Local American Idol winner Candice Glover is back Home following a month trapped on a cruise ship.
Story by Lisa Allen
Candice Glover, a native of St. Helena Island, won the American Idol competition in 2013 and has been performing, arranging music and writing ever since. She performed on a cruise ship recently and got trapped on the ship for a month because of COVID. No port would accept the ship because of the virus threat. She’s on land again, resuming her life of making music and being a music coordinator and student at SCAD, while adjusting to a different world because of COVID and protests over racial inequality.
[LOCAL Life] Where are you living these days?
[Candice Glover] I live wherever I do shows. Whenever I’m not doing shows, I’m the music coordinator for Savannah College of Art and Design, SCAD, so I alternate between its Atlanta and Savannah campuses.
[LL] What projects are you working on?
[CG] I’m working on music, but I’m not in a rush because I want everything to be perfect. I’m actually on a plane to Houston right now (pray for me) to make some music with my favorite producers. SCAD is also a never-ending project for me because I get to work with the university’s best singers and create amazing productions for them. I also study dramatic writing at SCAD on a full scholarship, and I sing with the group as well. I wanted to be a writer before I wanted to be a singer way back in 5th grade. I’m looking forward to putting out some new movies and shows as I learn more, and this fall I hope to dive deeper with my writing, and with the singing ensemble on black culture. Hopefully, we can create some moving projects and performances for our university and everywhere.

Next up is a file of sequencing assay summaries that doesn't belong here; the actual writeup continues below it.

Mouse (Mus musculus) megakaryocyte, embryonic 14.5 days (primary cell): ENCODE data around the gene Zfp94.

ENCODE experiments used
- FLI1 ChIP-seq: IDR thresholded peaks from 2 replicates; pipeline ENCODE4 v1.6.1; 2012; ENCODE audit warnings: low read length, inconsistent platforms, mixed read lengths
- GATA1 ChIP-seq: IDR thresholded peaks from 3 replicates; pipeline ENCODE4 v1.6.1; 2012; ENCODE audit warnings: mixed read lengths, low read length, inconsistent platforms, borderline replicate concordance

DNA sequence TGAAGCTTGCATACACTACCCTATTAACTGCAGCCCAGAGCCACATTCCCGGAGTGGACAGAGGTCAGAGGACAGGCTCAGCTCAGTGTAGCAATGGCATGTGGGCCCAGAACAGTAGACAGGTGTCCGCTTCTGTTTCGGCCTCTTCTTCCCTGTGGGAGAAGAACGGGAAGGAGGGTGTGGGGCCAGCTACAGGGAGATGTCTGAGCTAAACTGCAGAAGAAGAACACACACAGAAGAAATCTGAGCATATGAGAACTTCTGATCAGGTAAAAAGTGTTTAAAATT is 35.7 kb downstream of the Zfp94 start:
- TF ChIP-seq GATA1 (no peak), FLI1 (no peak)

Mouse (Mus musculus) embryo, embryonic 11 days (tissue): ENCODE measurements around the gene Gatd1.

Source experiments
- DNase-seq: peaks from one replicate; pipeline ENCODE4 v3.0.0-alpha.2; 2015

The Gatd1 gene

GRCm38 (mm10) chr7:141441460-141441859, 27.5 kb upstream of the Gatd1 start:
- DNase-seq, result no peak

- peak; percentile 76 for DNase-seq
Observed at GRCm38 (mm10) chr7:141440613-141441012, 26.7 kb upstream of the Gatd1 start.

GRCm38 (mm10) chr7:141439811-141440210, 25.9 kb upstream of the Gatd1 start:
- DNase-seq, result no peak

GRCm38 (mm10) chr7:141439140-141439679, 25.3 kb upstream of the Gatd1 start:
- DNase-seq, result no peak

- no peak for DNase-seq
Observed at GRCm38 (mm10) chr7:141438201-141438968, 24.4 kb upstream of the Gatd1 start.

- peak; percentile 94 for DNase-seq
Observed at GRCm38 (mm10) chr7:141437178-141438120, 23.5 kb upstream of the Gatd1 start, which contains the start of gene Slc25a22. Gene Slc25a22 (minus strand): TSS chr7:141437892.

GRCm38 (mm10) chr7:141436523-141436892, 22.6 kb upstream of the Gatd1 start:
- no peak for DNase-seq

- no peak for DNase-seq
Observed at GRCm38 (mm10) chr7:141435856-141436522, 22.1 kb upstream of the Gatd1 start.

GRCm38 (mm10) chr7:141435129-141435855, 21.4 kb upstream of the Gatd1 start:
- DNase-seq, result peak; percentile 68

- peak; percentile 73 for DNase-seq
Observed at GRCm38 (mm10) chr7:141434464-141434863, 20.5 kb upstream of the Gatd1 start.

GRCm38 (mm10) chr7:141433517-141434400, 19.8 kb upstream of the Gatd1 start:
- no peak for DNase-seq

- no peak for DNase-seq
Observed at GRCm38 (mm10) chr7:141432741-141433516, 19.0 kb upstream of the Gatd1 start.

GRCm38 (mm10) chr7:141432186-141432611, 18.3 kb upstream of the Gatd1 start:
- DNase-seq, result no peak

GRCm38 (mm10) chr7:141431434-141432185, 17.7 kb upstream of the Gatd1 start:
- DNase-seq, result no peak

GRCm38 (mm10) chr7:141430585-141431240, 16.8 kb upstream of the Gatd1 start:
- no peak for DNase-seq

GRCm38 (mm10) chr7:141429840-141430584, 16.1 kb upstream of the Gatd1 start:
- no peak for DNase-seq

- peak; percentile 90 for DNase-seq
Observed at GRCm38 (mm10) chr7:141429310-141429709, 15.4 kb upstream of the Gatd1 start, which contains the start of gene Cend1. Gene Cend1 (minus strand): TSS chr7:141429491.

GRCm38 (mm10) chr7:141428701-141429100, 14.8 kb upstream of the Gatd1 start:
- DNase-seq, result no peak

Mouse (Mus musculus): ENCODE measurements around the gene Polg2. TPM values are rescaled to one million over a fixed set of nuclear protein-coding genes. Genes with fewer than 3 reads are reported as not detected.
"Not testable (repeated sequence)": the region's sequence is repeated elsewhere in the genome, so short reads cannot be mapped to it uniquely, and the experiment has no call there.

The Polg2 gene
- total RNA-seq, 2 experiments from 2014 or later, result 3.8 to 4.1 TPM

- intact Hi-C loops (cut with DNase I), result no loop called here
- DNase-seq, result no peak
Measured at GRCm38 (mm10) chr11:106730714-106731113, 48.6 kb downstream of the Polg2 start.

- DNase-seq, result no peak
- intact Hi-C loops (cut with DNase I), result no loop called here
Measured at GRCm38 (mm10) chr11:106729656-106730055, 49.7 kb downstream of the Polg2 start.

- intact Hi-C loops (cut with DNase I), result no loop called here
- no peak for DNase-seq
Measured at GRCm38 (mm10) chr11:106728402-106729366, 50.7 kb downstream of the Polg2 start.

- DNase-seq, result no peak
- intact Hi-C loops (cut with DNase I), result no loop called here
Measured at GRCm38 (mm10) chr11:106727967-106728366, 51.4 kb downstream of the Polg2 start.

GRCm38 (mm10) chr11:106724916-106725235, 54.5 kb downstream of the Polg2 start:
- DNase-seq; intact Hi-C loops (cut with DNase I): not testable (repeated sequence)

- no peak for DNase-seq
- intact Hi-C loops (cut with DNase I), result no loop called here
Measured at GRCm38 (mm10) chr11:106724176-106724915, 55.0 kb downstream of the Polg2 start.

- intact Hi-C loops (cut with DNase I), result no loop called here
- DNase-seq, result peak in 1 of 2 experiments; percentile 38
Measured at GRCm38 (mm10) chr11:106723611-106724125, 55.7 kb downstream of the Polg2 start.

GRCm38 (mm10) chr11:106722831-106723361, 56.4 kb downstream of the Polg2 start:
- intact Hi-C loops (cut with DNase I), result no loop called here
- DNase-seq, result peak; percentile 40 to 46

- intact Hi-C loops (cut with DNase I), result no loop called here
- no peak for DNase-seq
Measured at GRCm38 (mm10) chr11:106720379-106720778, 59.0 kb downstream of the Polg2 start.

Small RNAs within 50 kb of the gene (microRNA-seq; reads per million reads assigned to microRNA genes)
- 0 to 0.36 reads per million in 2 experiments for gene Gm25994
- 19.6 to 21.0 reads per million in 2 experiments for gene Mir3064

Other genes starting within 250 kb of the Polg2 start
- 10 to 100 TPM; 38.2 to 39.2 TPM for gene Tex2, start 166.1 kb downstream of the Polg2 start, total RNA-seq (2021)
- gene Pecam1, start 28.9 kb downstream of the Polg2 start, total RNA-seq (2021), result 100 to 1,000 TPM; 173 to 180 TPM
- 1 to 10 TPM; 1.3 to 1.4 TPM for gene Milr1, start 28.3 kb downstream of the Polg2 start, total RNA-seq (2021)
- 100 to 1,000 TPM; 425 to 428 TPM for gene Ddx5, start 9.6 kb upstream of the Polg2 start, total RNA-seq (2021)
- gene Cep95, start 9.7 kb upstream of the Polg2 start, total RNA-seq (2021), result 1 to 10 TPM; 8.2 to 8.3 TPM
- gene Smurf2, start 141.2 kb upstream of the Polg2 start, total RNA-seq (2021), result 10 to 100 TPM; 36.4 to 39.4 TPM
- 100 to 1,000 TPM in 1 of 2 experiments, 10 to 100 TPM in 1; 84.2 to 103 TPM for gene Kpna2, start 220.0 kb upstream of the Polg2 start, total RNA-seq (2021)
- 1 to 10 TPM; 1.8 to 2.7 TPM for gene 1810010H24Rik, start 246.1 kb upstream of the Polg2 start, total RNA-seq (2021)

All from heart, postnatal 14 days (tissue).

[LL] I know you performed on a cruise ship in the Pacific Ocean and got stuck on the ship because ports weren’t accepting ships into harbor because of COVID. Given that, would you work on a cruise ship again? Tell us a little about that experience.
[CG] I was on the cruise ship for six months to perform, seven counting the month of rehearsal in Tampa, and eight counting the month I got stuck on the ship. I was scheduled to disembark on March 15 in Bora Bora, but they closed their borders to us the very day before. From there, we headed back to Suva, Fiji, where we came from, but by that time, they were closed, too! From there, we headed to Tauranga, New Zealand, a six-day trip, and were turned away when New Zealand decided not to accept ships either. From there, we headed to the American Samoan Islands, but only to get gas. No one was allowed to get off the ship.
This is when Corona was getting serious, so you can imagine how stressed we all were that we wouldn’t be able to go home like we planned. Well, in the end, we headed from Samoa to Hawaii and stayed there for seven days trying to convince them to let us off. Even though I was just a guest entertainer, I was even on the phones with the Department of Travel and the Customs Border Control. I couldn’t get through to anyone. I felt like I would never make it home! Finally, after those seven days, we took another six-day trip to L.A., where I was able to disembark on April 4. It was the happiest day of my life! I spent a month in quarantine in Savannah before visiting my family even though we’re very blessed to not have the virus on the ship at all. I was missing my friends and family the most around that time.